Further objects and advantages of the invention will become apparent as the following description proceeds.
Briefly stated, and in accordance with one embodiment of the invention, there are provided an apparatus and method capable of differentiating between physiological and pathological heart rhythms. The apparatus provides two bipolar sensing electrodes, for registering the electrogram from two different sites within the heart. There is further included a signal processing element for calculating the cross-phase spectrum of the two electrograms. There is also included in the apparatus a classification device which classifies the heart rhythm based upon the information contained in the cross-phase spectrum.
The bipolar sensing electrodes may be on separate leads, or on one lead only. An individual electrode may be used for dual purposes so that electrode pairs can be obtained using three electrodes in total.
FIG. 1 depicts a block diagram of a conventional implantable microprocessor-controlled cardioverter/defibrillator which utilizes sensing at one site within the ventricles;
FIG. 2 depicts a block diagram of an implantable cardioverter/defibrillator, in accordance with the present invention, which utilizes sensing at two sites within the ventricles, and includes a module for cross-phase spectrum calculation and rhythm classification;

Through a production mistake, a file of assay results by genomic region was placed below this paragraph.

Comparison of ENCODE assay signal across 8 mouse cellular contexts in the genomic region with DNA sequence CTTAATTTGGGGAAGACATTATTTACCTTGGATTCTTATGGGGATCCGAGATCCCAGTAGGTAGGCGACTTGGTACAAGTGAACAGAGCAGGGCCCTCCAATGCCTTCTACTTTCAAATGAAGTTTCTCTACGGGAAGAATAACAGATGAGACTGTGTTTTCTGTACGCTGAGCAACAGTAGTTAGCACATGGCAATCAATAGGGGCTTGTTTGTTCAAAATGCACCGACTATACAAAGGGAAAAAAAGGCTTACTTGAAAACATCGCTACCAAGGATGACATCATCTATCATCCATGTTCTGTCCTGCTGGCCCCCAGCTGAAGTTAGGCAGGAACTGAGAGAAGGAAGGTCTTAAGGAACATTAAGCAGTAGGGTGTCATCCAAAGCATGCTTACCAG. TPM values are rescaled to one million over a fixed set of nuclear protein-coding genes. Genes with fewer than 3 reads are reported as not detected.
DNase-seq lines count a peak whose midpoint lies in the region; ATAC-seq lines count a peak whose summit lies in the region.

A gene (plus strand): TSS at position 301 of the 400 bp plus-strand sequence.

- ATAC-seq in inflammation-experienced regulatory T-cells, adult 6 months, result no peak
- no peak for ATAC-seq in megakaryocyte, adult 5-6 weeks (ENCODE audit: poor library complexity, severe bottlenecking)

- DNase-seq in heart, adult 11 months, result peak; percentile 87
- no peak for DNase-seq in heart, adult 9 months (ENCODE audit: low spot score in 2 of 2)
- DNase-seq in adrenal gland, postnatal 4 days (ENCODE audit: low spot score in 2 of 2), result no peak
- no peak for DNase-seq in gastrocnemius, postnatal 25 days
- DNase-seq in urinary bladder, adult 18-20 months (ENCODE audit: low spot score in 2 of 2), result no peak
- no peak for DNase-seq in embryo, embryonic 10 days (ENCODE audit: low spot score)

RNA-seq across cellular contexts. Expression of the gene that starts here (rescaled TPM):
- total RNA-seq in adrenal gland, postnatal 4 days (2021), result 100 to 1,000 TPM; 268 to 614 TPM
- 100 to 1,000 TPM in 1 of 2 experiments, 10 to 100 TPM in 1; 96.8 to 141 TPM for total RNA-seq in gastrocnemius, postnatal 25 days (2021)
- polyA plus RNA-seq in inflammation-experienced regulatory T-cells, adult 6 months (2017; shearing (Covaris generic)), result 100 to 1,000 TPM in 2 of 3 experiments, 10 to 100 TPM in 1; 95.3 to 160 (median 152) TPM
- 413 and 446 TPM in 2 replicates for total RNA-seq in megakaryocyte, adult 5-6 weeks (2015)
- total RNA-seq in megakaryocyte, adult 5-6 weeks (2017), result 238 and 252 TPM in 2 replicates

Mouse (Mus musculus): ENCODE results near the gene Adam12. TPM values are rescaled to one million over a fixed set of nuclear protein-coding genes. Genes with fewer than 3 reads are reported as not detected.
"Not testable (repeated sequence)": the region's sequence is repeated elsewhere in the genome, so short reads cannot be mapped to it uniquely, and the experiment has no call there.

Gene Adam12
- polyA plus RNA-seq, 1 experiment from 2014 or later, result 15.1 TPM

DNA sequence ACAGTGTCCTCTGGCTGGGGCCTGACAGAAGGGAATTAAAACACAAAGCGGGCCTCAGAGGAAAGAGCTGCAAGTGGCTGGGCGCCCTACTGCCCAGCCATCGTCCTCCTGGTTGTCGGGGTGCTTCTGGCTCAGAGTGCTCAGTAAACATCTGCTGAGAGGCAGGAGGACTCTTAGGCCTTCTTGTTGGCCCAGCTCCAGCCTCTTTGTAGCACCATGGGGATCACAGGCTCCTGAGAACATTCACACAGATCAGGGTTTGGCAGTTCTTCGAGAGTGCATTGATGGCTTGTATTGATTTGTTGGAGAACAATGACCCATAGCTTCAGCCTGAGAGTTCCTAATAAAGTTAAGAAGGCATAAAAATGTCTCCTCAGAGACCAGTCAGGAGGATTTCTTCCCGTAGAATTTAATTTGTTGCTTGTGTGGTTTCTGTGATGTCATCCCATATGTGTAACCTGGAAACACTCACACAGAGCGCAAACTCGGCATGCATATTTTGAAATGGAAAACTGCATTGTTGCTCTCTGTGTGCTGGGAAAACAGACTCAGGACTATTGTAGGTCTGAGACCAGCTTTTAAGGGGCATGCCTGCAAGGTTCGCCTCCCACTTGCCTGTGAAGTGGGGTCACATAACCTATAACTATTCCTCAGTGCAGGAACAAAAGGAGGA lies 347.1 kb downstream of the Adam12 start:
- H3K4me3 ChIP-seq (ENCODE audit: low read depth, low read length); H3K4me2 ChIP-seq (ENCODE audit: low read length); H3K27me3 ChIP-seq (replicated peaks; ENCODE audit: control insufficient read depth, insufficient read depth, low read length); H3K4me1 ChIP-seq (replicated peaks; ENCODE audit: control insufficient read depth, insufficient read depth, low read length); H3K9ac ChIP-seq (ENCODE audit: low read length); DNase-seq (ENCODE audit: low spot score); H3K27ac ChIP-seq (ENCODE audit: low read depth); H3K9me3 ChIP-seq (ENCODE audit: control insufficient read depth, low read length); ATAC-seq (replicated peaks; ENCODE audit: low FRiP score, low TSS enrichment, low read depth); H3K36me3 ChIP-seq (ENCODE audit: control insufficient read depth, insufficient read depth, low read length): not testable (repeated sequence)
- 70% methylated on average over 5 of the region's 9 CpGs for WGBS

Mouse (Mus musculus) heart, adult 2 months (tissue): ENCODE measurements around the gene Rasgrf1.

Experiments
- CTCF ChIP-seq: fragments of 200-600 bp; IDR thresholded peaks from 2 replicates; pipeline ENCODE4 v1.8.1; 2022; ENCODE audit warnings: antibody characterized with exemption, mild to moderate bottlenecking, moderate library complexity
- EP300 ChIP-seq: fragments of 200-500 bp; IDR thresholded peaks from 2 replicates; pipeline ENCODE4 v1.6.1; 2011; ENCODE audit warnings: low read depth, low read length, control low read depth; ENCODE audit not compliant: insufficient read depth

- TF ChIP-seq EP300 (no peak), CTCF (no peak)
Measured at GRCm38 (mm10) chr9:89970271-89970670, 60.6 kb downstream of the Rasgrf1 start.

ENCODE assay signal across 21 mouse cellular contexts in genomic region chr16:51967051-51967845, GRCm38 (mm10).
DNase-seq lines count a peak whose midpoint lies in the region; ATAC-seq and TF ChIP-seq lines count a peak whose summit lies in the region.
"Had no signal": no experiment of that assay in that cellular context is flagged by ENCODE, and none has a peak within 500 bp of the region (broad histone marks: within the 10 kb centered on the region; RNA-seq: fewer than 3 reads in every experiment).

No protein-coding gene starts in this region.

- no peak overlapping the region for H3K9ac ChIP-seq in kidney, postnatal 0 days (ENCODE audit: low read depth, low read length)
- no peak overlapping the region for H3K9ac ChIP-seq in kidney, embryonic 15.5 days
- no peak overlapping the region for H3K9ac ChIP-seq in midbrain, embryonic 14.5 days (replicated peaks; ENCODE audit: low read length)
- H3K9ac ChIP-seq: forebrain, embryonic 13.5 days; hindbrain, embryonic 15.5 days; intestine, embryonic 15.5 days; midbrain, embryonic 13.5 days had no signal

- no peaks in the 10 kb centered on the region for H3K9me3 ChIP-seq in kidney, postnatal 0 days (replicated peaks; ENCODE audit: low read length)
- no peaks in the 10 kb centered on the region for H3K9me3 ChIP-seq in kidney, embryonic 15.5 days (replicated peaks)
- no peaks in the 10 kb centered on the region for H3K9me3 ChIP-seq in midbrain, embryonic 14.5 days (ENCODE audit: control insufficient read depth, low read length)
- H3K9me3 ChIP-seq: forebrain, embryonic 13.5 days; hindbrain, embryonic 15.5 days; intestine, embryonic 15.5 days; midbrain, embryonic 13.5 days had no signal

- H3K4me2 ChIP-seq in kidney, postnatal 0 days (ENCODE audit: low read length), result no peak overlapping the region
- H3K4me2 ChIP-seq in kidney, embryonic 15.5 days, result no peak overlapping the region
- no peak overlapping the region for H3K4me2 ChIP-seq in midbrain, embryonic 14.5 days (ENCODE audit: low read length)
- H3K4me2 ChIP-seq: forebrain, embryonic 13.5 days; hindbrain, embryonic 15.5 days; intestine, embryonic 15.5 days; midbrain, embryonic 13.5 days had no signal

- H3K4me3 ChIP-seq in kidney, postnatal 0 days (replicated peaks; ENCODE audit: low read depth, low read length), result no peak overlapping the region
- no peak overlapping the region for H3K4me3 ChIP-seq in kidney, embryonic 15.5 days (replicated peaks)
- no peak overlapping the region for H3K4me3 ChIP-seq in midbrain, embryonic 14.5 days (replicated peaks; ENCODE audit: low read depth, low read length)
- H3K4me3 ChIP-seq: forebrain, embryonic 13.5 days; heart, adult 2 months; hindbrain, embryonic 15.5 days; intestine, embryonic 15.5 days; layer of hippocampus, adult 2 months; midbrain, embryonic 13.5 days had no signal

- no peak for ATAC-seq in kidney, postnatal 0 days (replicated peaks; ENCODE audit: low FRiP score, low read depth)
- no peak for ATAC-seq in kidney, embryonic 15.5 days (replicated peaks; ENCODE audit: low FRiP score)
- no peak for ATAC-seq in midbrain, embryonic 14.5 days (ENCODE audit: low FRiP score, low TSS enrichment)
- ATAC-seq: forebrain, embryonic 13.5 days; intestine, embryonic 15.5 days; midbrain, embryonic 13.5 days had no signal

FIG. 3 depicts a block diagram of the module for cross-phase spectrum calculation and rhythm classification of FIG. 2;
FIGS. 4A and 4B depict the input signals from the two ventricular sites which are used for calculation of the cross-phase spectrum. The mean has been removed, and each has been multiplied by a Hanning window. These are normal steps in the calculation of the Fast Fourier Transform (see, e.g., Bergland, G. D., "A Guided Tour of the Fast Fourier Transform," IEEE Spectrum, Vol. 6, pp. 41-52, July 1969);
FIGS. 5A and 5B depict the spectra derived by application of the Fast Fourier Transform (FFT) to the signals of FIGS. 4A and 4B;
FIG. 6 depicts the cross-spectrum derived as the complex conjugate product of the two spectra of FIGS. 5A and 5B;
FIG. 7 depicts the cross-spectrum in log-magnitude and phase representation, derived by application of a rectangular-to-polar conversion on the cross-spectrum of FIG. 6;
FIG. 8 depicts the process of sampling the cross-phase spectrum at 5 Hz intervals;
FIG. 9 depicts the sample distribution of the cross-phase spectrum at 15 Hz for a large number of heart beats from a patient in normal sinus rhythm (NSR);
FIG. 10 depicts the sample distribution of the cross-phase spectrum at 15 Hz for a large number of heart beats from the same patient as FIG. 9, this time in ventricular tachycardia (VT);
FIGS. 11A and 11B depict respective normal and abnormal flows of depolarization in the heart, corresponding to physiological and pathological rhythms, respectively, and show the different depolarization arrival times that will occur at the electrodes for differing rhythms; and
FIGS. 12A, 12B, 12C and 12D depict a number of possible lead and electrode configurations that may be used in the invention.